Jocular elbow bumps and a dinner of Welsh lamb and Australian wine marked the meeting between Boris Johnson and Australian prime minister Scott Morrison to seal the new free-trade deal between our two nations.
Full details of the agreement have not yet been published, but beef and sheep tariffs will be phased out over 10 years – although Australian exporters will immediately get access to a tariff-free quota for more tonnage than has been sent here in recent years.
Many trade experts remain confident a deal is unlikely to have a significant effect on UK farmers, as Australia has more lucrative markets for its agricultural goods in Asia.
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However, the precedent of the UK having a liberal attitude to trade could matter a great deal in future if similar terms are applied to nations with a lower-cost exportable surplus of agricultural goods.
With that being said, even South American beef has shot up in price in recent months, and Argentina has banned exports for a month in an attempt to reverse a 65% price rise in the past year.
Only time will tell if we are entering a longer-term period of food scarcity and higher prices.
If so, it could both renew appreciation for domestic production as well as be a justification for further relaxations to trade barriers with other nations if shoppers start to feel the pinch.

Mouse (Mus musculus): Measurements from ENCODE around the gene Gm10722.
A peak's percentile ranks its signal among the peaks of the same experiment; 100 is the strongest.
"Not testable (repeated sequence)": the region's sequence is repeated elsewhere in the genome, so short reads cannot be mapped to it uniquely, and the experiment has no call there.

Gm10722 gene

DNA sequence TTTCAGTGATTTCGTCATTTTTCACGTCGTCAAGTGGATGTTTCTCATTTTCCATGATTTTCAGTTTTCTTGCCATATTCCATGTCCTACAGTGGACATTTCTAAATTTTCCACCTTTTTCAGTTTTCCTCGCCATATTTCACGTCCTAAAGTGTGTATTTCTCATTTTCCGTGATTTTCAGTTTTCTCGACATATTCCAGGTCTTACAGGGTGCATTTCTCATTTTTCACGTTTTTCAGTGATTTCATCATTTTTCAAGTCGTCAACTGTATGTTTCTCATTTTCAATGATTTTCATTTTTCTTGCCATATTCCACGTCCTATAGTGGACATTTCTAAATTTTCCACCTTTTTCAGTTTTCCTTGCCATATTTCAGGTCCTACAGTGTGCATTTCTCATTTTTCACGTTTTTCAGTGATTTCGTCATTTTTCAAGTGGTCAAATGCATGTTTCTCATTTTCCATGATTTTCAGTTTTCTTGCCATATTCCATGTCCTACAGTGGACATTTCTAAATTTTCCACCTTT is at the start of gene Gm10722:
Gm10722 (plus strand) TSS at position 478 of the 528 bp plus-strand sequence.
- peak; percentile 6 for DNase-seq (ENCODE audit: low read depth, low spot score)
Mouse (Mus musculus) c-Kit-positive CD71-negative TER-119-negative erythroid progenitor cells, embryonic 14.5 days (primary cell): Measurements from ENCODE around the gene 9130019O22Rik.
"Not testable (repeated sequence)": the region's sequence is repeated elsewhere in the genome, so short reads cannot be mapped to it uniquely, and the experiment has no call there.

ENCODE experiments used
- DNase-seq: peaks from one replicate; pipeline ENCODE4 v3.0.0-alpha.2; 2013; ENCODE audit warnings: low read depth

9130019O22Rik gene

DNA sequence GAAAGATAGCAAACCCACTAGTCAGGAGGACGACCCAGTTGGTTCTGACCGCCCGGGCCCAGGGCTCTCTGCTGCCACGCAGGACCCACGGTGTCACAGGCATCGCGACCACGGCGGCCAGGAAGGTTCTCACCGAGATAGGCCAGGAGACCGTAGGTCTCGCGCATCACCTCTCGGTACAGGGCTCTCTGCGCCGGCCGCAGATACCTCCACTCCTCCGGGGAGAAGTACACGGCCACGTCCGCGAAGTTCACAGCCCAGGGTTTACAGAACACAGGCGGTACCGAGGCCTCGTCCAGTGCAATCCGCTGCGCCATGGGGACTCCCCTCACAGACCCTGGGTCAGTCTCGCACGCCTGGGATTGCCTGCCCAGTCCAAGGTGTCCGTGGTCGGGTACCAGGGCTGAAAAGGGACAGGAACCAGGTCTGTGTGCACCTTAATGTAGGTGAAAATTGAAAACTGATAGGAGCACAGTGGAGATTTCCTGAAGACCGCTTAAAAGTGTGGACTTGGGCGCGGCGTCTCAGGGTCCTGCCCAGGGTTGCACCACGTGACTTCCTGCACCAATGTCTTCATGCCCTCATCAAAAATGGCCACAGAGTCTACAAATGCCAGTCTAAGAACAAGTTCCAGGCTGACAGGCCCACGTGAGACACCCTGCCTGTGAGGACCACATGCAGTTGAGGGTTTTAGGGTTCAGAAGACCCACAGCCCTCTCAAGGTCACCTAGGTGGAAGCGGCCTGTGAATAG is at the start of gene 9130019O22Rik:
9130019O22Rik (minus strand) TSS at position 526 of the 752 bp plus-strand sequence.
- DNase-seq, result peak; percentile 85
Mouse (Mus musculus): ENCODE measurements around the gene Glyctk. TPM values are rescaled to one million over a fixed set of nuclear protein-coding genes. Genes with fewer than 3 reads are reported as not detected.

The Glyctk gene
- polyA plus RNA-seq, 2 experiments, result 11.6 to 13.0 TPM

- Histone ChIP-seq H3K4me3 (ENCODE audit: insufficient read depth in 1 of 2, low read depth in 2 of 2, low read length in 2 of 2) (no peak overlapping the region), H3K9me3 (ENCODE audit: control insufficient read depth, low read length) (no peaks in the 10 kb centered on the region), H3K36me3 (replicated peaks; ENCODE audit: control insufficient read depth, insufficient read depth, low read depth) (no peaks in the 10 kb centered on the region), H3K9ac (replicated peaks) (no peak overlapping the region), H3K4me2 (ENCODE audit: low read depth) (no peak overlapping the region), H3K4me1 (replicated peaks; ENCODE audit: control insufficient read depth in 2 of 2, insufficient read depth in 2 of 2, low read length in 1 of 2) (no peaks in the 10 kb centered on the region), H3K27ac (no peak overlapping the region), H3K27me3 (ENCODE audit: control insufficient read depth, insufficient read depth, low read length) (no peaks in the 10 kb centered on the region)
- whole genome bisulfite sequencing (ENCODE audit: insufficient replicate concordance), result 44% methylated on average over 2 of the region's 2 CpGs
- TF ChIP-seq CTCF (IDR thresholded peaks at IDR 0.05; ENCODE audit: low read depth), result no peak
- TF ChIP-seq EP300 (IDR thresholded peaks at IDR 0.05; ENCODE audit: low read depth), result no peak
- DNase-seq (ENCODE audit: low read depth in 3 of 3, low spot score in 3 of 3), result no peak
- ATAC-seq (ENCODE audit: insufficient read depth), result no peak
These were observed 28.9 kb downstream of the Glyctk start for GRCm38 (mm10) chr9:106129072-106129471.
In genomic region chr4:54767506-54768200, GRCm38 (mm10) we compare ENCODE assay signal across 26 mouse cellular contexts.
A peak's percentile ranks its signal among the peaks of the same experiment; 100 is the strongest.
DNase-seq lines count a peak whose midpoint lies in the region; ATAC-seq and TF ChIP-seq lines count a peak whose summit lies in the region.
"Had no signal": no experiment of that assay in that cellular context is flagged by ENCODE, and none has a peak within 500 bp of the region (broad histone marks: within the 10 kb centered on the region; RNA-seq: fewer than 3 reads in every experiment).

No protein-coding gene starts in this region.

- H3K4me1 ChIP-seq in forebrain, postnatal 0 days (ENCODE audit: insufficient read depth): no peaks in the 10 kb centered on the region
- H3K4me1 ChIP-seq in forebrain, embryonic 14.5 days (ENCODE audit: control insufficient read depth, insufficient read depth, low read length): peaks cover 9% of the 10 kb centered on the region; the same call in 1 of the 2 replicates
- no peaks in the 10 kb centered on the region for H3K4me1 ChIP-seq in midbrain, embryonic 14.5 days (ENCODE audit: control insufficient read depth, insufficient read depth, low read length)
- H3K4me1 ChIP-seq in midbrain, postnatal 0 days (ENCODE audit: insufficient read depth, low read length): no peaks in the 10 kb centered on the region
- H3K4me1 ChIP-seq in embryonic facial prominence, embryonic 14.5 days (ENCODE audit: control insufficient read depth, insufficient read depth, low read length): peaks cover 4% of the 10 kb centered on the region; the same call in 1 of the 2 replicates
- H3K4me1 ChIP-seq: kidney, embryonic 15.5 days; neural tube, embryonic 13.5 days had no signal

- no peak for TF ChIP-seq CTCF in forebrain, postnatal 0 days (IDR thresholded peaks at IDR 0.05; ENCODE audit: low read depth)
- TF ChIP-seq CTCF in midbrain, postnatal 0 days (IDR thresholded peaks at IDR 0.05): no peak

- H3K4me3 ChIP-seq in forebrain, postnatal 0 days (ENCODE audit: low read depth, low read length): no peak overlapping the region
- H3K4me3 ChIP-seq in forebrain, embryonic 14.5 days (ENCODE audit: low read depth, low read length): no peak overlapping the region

Consumers will not look kindly upon any government that does not take action to lower the cost of living, with so many of them already living payday to payday with very little buffer.
Amazon collaboration with farmers
It was excellent to hear this week that farmers in the Midlands are working on a pilot project with Amazon’s army of van drivers to deliver surplus fresh produce to food banks, although it’s terrible that it is needed when food is relatively cheap.
Survey results released by the Yorkshire Building Society this week reveal nearly one in five adults have less than £100 in savings.
Despite some people being able to pay down debt and save more during lockdown, the number of people who are not putting money away has risen from 12% in 2019 to 21% this year.
It is easy to imagine that the Johnsonian “levelling-up” agenda could be used to justify measures to bring down food prices further, even if it also brings farmers down a peg or two.
For all the chatter over the Australia trade deal, it may fade into insignificance if the UK and EU’s latest spat is not resolved amicably.
The EU has threatened to impose sanctions on the UK if it does not impose checks by July on goods flowing from Britain to Northern Ireland, which remains part of the EU’s single market.
This was the compromise reached to avoid checks being imposed at the Irish border.
However, the UK government has threatened to extend the phase-in period where it does not have to perform the checks, without seeking the EU’s approval.
Even before this latest dispute, the cost and hassle of sending goods to the EU has increased dramatically.
The British Meat Processors Association says there is now a 24-step process, laden with paperwork, for a consignment of pork chops to be sent to Paris, compared with one step before Brexit.
As we head into the season where we are most reliant on lamb exports, it is to be fervently hoped that tariffs are not added to this burden, or trade with our biggest customer could have much further to fall – punishing both farmers and consumers.